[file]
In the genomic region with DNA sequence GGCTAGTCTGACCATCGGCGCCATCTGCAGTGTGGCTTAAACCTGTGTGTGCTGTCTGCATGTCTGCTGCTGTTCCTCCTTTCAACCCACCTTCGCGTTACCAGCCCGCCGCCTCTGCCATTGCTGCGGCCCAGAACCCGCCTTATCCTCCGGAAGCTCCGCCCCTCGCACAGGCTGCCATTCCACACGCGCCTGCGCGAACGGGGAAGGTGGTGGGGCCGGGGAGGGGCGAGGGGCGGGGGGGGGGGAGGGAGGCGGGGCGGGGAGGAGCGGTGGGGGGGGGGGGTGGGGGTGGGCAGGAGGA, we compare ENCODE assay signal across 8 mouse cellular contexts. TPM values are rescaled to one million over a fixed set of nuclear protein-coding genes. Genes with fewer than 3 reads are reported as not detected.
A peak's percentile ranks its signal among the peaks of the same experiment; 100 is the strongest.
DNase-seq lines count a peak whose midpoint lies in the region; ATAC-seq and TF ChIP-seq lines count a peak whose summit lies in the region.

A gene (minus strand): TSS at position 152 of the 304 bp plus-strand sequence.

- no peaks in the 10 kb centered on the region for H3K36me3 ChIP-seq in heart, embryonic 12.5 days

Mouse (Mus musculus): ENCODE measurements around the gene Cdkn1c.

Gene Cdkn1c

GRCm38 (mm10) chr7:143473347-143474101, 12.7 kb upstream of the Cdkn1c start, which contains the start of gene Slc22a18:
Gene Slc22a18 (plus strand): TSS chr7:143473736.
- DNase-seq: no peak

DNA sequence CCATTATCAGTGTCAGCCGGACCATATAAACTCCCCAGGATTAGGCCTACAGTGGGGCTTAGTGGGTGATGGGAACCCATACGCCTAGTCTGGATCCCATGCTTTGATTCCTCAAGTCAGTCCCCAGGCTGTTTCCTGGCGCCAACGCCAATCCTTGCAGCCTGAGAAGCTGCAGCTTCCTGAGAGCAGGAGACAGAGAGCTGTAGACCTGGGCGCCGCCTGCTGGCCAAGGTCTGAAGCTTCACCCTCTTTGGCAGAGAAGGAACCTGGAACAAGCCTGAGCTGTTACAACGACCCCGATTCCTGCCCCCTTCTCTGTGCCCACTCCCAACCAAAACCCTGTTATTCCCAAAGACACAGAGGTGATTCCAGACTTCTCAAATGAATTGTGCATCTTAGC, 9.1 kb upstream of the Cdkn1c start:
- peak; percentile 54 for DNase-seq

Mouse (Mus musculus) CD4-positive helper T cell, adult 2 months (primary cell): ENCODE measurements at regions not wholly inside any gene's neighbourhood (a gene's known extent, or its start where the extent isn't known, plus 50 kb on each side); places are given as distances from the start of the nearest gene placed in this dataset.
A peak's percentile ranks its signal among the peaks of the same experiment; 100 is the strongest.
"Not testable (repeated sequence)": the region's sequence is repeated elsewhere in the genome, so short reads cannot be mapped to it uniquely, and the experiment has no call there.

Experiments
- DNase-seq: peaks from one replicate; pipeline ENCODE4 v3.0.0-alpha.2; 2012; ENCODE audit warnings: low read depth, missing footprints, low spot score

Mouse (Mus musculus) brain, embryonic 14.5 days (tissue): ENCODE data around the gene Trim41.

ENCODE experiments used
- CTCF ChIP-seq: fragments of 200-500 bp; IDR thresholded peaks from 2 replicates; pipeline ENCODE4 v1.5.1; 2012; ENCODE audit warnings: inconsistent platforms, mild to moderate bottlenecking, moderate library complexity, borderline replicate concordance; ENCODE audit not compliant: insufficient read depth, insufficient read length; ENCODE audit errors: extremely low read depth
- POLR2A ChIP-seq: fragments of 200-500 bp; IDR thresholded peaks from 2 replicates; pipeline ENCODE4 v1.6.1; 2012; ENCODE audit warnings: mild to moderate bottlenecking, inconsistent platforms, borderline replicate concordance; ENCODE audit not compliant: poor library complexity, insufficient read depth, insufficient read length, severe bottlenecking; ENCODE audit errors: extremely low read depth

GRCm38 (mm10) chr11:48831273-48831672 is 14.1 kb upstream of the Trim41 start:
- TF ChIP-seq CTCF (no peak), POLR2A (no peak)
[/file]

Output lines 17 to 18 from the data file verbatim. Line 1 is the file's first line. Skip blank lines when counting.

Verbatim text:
- DNase-seq: peaks from one replicate; pipeline ENCODE4 v3.0.0-alpha.2; 2012; ENCODE audit warnings: low read depth, missing footprints, low spot score

Mouse (Mus musculus) brain, embryonic 14.5 days (tissue): ENCODE data around the gene Trim41.